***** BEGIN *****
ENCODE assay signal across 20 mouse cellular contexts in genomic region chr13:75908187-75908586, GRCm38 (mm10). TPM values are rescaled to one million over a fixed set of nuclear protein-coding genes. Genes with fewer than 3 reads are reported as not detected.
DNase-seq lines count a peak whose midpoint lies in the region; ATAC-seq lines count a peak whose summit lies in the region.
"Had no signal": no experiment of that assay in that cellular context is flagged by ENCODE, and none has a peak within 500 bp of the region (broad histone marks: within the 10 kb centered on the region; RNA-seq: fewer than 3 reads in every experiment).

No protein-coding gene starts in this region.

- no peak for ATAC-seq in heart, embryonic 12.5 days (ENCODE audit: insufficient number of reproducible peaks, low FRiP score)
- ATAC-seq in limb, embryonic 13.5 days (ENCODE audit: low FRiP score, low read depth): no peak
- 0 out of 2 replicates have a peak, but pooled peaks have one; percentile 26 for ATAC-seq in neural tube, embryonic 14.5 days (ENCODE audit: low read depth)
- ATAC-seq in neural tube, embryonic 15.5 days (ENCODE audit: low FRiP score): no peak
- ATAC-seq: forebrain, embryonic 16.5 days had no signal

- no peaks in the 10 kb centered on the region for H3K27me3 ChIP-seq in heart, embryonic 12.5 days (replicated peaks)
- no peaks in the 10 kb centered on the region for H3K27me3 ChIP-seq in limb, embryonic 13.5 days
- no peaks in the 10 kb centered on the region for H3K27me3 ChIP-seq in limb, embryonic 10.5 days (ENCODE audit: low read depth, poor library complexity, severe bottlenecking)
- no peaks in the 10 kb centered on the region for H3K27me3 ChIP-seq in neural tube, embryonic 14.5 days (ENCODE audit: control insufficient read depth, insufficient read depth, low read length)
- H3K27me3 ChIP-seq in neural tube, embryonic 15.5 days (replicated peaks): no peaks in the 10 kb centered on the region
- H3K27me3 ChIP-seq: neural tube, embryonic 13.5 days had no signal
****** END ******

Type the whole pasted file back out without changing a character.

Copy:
ENCODE assay signal across 20 mouse cellular contexts in genomic region chr13:75908187-75908586, GRCm38 (mm10). TPM values are rescaled to one million over a fixed set of nuclear protein-coding genes. Genes with fewer than 3 reads are reported as not detected.
DNase-seq lines count a peak whose midpoint lies in the region; ATAC-seq lines count a peak whose summit lies in the region.
"Had no signal": no experiment of that assay in that cellular context is flagged by ENCODE, and none has a peak within 500 bp of the region (broad histone marks: within the 10 kb centered on the region; RNA-seq: fewer than 3 reads in every experiment).

No protein-coding gene starts in this region.

- no peak for ATAC-seq in heart, embryonic 12.5 days (ENCODE audit: insufficient number of reproducible peaks, low FRiP score)
- ATAC-seq in limb, embryonic 13.5 days (ENCODE audit: low FRiP score, low read depth): no peak
- 0 out of 2 replicates have a peak, but pooled peaks have one; percentile 26 for ATAC-seq in neural tube, embryonic 14.5 days (ENCODE audit: low read depth)
- ATAC-seq in neural tube, embryonic 15.5 days (ENCODE audit: low FRiP score): no peak
- ATAC-seq: forebrain, embryonic 16.5 days had no signal

- no peaks in the 10 kb centered on the region for H3K27me3 ChIP-seq in heart, embryonic 12.5 days (replicated peaks)
- no peaks in the 10 kb centered on the region for H3K27me3 ChIP-seq in limb, embryonic 13.5 days
- no peaks in the 10 kb centered on the region for H3K27me3 ChIP-seq in limb, embryonic 10.5 days (ENCODE audit: low read depth, poor library complexity, severe bottlenecking)
- no peaks in the 10 kb centered on the region for H3K27me3 ChIP-seq in neural tube, embryonic 14.5 days (ENCODE audit: control insufficient read depth, insufficient read depth, low read length)
- H3K27me3 ChIP-seq in neural tube, embryonic 15.5 days (replicated peaks): no peaks in the 10 kb centered on the region
- H3K27me3 ChIP-seq: neural tube, embryonic 13.5 days had no signal